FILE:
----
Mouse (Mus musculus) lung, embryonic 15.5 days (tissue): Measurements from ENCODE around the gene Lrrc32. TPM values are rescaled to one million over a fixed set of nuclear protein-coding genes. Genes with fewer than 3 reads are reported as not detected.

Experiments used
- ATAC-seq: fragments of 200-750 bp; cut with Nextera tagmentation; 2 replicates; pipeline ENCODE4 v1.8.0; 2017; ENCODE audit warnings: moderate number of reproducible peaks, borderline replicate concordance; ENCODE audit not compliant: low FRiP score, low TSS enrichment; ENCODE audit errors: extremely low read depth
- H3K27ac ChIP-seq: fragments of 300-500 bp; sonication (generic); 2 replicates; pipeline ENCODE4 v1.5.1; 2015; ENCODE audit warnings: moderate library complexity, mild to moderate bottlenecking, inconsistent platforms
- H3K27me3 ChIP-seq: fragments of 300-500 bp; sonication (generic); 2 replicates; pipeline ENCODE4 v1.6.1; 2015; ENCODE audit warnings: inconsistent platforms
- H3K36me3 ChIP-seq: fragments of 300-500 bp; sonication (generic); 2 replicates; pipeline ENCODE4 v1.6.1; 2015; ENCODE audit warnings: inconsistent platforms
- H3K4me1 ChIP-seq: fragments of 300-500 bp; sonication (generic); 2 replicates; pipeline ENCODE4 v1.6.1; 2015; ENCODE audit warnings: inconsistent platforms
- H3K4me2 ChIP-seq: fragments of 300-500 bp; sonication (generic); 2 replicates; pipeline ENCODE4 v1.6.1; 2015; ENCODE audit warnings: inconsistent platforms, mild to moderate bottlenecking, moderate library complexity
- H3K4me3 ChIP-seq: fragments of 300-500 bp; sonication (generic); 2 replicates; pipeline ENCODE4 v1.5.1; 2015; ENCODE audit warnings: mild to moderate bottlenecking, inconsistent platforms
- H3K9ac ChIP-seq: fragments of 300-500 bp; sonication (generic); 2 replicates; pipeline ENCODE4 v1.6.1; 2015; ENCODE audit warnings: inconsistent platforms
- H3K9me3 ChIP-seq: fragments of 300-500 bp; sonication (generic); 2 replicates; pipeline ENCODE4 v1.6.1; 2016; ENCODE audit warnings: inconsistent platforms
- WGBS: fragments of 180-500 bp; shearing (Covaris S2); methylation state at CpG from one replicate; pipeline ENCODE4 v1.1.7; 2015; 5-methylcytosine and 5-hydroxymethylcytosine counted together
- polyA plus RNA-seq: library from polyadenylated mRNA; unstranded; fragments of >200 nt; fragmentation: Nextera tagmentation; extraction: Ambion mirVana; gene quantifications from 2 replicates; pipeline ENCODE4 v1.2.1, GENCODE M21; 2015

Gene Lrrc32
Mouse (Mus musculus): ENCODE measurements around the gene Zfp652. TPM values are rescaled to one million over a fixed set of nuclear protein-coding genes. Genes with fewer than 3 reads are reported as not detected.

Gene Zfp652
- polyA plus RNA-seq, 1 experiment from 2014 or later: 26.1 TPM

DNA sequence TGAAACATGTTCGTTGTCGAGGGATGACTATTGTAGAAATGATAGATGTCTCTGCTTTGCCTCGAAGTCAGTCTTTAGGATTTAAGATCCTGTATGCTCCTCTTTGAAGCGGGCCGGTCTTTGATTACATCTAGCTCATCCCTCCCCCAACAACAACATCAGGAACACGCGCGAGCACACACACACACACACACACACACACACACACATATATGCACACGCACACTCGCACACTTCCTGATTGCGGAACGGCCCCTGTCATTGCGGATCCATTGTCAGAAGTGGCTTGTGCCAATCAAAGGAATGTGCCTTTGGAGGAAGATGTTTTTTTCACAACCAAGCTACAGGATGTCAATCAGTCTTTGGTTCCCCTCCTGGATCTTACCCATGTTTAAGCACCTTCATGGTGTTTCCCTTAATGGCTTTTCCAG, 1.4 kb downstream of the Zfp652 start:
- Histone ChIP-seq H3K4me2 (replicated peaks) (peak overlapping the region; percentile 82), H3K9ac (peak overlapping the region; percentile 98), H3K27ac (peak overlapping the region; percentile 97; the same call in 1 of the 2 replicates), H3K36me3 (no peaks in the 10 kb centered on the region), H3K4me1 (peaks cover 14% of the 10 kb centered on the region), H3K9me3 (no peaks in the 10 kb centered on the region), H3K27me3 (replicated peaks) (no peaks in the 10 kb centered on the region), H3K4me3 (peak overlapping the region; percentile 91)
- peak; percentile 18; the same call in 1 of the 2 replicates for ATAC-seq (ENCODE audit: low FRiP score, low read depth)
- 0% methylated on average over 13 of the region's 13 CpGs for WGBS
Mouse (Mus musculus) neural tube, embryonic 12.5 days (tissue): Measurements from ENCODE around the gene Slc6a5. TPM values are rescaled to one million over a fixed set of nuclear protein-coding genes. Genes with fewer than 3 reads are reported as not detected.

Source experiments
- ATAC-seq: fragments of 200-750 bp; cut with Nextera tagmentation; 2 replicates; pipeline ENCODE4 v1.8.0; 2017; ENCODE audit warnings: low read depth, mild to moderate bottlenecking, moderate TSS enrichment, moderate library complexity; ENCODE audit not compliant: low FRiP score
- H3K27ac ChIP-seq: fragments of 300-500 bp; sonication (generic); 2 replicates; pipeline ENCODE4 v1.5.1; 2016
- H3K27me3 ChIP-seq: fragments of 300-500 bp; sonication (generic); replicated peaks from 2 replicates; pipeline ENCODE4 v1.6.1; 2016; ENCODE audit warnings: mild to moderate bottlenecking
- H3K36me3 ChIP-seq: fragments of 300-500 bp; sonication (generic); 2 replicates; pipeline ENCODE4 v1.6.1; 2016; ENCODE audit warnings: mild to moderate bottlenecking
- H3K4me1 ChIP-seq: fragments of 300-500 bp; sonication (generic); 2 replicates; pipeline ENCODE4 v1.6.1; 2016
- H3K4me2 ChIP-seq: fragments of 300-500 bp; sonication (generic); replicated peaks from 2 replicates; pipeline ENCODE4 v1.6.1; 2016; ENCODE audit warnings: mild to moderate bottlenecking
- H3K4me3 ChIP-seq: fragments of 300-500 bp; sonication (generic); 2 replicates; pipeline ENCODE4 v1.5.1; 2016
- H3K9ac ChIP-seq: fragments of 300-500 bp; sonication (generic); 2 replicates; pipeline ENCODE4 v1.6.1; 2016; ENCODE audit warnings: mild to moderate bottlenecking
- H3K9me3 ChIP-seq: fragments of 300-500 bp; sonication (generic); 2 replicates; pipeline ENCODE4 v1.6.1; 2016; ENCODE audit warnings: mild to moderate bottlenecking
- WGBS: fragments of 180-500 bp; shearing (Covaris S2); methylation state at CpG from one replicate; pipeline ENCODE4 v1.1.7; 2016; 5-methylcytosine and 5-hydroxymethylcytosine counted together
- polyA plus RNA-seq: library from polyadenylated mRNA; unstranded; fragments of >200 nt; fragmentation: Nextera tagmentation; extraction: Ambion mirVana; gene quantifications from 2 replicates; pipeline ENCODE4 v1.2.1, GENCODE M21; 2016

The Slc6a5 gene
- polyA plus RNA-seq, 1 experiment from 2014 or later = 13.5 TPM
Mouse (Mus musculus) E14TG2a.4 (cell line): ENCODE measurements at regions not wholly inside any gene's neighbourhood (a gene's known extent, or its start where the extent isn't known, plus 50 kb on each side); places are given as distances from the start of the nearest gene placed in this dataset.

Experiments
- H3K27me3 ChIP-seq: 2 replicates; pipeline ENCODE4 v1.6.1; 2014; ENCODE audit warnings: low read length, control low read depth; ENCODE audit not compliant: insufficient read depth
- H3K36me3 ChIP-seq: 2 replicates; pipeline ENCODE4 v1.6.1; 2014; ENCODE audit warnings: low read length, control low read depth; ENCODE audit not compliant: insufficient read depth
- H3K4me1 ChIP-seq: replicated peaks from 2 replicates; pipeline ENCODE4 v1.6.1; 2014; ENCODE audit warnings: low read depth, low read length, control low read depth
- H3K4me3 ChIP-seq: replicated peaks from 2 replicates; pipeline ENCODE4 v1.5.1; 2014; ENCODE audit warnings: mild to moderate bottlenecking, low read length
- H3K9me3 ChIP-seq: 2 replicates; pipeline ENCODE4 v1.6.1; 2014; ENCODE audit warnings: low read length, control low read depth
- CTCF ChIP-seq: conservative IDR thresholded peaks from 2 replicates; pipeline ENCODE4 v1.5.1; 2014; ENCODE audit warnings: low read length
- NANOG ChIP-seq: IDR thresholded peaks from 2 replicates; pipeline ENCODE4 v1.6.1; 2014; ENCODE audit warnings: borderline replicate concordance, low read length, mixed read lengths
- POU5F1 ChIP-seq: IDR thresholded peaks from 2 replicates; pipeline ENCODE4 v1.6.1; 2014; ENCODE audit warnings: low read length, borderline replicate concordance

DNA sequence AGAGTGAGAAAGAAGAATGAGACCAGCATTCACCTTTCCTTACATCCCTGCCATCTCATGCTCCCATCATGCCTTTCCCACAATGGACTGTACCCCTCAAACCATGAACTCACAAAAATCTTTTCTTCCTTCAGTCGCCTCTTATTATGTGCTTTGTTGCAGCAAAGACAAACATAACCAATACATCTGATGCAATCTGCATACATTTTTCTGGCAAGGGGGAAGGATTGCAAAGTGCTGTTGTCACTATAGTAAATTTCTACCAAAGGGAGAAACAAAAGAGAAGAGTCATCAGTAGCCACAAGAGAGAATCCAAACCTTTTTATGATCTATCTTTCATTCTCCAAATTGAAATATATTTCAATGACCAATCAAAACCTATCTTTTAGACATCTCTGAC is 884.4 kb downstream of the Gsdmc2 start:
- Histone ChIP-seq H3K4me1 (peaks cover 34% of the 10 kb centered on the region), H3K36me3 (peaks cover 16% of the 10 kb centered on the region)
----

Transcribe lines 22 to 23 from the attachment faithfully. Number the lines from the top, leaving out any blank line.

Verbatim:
Mouse (Mus musculus) neural tube, embryonic 12.5 days (tissue): Measurements from ENCODE around the gene Slc6a5. TPM values are rescaled to one million over a fixed set of nuclear protein-coding genes. Genes with fewer than 3 reads are reported as not detected.

Source experiments